The customer is a major bulk logistics rail operator serving the New South Wales and Victorian agricultural supply chain.
The customer needed a more efficient way to schedule their trains across its network, from loading trains at grain silos and transporting bulk amounts of grain over hundreds of kilometres of rail network to unloading at domestic mills and terminals for export.
This rail value chain is large, complex and involves many stakeholders. The customer’s prime constraint is developing a schedule modelling constraints on network access caused by high volumes of rail traffic on regional, coastal, and metro lines owned and operated by multiple entities.
In addition to the limited track availability, many load and unload sites only allow access to rail services within narrow time windows. Rail plans must align to schedules provided by domestic and export terminals and servicing load points during daylight hours for safety purposes. Accounting for the availability of all stakeholders within a value chain while also producing an optimal rail plan presents a challenging problem to solve.
Before engaging Polymathian, the customer’s spreadsheet-based planning system was time-consuming and inflexible. In a dynamic environment where network availability is regularly updated, re-planning often continues until the plan is released. Rudimentary validation methods hinder the ability of planners to reschedule or evaluate other options.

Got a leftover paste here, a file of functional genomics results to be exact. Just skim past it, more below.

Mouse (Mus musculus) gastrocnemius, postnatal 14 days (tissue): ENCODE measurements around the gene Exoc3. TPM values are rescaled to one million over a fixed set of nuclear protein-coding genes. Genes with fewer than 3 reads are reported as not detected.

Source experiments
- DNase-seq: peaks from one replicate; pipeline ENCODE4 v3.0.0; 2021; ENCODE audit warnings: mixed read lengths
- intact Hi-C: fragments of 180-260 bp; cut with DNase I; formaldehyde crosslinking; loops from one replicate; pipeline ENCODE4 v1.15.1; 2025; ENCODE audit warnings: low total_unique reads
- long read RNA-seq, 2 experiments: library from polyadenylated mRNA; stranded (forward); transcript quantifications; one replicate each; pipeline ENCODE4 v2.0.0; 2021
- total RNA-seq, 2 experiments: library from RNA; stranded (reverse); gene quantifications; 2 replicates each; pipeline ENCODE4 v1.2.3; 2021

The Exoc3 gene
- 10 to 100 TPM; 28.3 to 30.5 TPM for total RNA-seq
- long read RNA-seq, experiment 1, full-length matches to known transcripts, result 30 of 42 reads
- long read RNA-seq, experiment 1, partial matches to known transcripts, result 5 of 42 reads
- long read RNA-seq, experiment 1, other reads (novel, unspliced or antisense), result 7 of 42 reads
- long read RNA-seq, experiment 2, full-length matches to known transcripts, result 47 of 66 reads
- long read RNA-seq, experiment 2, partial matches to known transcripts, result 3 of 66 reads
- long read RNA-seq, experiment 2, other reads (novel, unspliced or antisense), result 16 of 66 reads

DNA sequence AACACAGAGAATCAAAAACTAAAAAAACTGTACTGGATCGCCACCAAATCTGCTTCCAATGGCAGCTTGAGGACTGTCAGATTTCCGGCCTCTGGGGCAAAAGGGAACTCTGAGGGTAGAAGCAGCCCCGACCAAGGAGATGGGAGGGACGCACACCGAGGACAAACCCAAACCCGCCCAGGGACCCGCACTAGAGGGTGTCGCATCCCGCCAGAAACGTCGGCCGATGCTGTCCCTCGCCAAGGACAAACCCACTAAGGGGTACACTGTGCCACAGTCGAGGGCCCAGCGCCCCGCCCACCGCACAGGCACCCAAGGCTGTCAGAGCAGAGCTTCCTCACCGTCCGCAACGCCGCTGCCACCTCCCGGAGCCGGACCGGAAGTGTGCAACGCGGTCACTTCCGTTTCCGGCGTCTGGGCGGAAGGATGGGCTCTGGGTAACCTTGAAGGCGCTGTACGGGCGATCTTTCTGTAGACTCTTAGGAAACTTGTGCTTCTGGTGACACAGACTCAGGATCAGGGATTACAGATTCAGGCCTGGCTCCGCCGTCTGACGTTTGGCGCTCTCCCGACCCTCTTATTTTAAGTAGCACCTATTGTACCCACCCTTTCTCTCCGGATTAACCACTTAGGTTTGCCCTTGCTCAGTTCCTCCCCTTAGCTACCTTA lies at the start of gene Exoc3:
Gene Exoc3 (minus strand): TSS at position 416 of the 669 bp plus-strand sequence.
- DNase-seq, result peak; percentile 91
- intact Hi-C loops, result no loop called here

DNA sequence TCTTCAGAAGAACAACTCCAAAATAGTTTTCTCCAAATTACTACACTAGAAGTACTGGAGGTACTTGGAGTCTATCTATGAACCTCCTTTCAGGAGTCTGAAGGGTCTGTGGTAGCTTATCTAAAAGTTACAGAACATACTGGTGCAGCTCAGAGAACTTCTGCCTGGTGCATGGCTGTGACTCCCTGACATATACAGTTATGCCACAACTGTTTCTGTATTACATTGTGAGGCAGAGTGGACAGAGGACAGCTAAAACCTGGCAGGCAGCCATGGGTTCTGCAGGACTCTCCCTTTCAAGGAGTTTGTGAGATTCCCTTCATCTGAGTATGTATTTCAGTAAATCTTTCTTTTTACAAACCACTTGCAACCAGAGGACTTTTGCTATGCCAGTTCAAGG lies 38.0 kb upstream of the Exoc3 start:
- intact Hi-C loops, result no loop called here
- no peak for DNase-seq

As an existing RACE user for other commodities, the customer was keen to see how the tool would impact their grain operations.
The first step was to model their complex rail network, producers, rolling stock, and associated constraints within RACE. By capturing this data in the tool, planners are no longer responsible for manipulating vast amounts of information. RACE stores this data, using it to produce optimised plans in a fraction of the time it took previously.
RACE introduces consistency and optimisation into the planning process. Whereas previously, the quality of a plan was subject to the planner’s experience and rules of thumb, without optimisation for time, cost, asset utilisation, and any number of business goals.
Replace subjectivity and human decision making inherent in manual processes with data-driven and objective mathematically optimised planning.Latent capacity identification
Optimal plans maximise performance with minimum resources.Ad hoc pathing
Paths through the network can be found for new and above-contract customer requests.Streamlined planning process
Plans produced in minutes, rather than days, allows personnel to focus on more strategic opportunities.Contract mix optimisation
Within the model, contracts are evaluated for yield and impact on asset utilisation.